Today in Boston by Ethan Underhill: 4/14/1642 — The Schooling 📚

Ya know, those Puritans got a hell of a lot of things wrong, but by gum, they knew the value of an education.

That’s why we by the dirty water should be proud of the fact that today in Boston, 1642, the General Court voted to require each household in Massachusetts to teach every young person under its roof — including kids, servants, and apprentices — to read.

This made Boston the very first place to pass an education law in the “New World”.

To be clear, schools predated this law and Massachusetts itself, as did the Puritan mindset that a population was only as successful as its amount of literate, articulate folks (read: #whitedudes) that could grasp, maintain, and advance their collective religious and political theory (read: #theBible).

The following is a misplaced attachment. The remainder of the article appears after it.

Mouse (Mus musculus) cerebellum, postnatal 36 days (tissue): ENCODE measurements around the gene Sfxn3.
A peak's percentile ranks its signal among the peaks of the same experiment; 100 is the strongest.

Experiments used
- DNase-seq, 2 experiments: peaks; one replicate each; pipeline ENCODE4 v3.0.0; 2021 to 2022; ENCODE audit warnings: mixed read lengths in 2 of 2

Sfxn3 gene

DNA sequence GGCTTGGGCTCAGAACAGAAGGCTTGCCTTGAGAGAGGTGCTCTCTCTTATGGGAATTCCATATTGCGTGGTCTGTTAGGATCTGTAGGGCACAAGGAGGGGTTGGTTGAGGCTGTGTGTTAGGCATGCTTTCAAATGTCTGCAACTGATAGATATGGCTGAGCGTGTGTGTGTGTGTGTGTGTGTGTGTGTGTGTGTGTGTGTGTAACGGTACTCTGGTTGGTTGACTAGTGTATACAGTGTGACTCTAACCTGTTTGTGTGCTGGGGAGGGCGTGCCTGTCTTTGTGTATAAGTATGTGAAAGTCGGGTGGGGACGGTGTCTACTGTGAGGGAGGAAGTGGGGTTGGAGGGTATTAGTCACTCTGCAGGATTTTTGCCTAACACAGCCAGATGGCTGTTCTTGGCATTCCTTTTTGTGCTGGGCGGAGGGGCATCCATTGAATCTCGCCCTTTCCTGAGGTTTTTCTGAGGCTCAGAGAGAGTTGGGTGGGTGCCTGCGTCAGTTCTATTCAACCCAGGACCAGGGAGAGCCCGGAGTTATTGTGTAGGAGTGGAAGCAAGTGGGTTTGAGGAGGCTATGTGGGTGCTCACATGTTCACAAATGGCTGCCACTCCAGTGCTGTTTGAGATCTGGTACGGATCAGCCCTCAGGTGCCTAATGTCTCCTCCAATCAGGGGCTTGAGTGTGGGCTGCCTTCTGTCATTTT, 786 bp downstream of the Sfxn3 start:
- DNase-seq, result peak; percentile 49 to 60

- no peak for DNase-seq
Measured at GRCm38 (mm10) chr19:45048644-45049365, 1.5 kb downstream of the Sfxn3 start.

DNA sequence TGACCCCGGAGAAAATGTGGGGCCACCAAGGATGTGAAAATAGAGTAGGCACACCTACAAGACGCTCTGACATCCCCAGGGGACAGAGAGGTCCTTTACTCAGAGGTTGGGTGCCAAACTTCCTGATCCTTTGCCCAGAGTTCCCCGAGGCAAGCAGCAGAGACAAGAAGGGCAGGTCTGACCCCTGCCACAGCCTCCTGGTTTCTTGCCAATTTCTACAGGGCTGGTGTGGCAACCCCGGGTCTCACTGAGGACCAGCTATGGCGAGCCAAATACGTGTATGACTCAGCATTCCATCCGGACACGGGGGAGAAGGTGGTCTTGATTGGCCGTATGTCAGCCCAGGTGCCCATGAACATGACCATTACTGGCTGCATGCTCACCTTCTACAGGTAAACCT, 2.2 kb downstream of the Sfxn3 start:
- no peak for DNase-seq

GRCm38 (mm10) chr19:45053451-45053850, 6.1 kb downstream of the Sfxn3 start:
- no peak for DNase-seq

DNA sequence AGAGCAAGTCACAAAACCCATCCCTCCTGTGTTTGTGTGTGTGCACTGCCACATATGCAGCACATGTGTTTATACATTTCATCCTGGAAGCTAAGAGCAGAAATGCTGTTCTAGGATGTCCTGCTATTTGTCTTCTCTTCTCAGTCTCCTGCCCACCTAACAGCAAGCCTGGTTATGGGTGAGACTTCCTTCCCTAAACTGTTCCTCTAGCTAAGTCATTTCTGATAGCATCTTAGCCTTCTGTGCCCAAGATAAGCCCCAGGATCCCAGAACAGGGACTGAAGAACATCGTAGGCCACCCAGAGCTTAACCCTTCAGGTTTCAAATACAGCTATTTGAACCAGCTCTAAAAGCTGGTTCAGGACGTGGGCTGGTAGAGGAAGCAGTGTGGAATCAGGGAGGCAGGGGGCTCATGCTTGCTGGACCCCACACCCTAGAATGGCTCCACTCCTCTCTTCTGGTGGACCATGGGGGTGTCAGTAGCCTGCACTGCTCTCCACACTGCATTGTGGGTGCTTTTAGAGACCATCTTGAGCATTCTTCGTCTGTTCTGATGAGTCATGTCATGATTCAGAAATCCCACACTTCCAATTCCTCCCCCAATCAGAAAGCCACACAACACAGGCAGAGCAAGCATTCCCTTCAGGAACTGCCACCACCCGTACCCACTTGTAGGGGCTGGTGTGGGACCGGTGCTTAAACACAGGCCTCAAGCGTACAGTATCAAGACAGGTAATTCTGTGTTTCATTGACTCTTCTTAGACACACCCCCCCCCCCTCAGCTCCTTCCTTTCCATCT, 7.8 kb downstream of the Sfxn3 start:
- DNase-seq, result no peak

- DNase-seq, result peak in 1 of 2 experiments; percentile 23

This is why Johnny Winthrop and the Merry Band of Magistrates #encouraged education from the parents from the beginning.

And @dirtyoldboston, consider this my formal request for a “Johnny Winthrop and the Merry Magistrates” tee.

But by 1642, it was apparent that not all guardians were following this practice 🧮.

So, the government turned its “recommendation” into a full-blown law — and mandated that failure to comply would result in a fine.

Now, not to Monday (Sunday?) Morning Quarterback, but the Puritans could’ve done a few things before getting all legalistic here.

They could have reexamined the theocracy they were chiseling into developing minds.

They could have considered that being a parent AND a provider is really flippin’ hard, and provided some subsidized help.

But hey, like I said, the Puritans got a hell of a lot things wrong.

Even so, the intent to prioritize education for young people was there. And without early communal investment in the instruction of kids — like the one that came in 1647 and formally established public schools — education would be even more of a privilege today than it already is.

This means that we always owe it to our kids to give them the best education we can possibly provide them.

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